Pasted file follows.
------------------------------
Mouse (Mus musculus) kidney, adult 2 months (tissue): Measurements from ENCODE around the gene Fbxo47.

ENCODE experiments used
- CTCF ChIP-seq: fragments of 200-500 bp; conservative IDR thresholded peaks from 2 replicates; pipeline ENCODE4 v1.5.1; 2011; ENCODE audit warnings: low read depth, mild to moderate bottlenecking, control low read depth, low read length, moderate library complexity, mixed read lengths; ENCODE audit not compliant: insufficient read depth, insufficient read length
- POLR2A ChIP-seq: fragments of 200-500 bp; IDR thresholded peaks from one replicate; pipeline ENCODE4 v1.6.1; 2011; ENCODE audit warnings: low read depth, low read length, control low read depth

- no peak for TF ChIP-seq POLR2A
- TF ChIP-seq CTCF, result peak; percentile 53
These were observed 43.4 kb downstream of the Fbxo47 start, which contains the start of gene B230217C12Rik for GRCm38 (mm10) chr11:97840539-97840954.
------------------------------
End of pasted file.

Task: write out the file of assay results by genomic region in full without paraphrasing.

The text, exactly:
Mouse (Mus musculus) kidney, adult 2 months (tissue): Measurements from ENCODE around the gene Fbxo47.

ENCODE experiments used
- CTCF ChIP-seq: fragments of 200-500 bp; conservative IDR thresholded peaks from 2 replicates; pipeline ENCODE4 v1.5.1; 2011; ENCODE audit warnings: low read depth, mild to moderate bottlenecking, control low read depth, low read length, moderate library complexity, mixed read lengths; ENCODE audit not compliant: insufficient read depth, insufficient read length
- POLR2A ChIP-seq: fragments of 200-500 bp; IDR thresholded peaks from one replicate; pipeline ENCODE4 v1.6.1; 2011; ENCODE audit warnings: low read depth, low read length, control low read depth

- no peak for TF ChIP-seq POLR2A
- TF ChIP-seq CTCF, result peak; percentile 53
These were observed 43.4 kb downstream of the Fbxo47 start, which contains the start of gene B230217C12Rik for GRCm38 (mm10) chr11:97840539-97840954.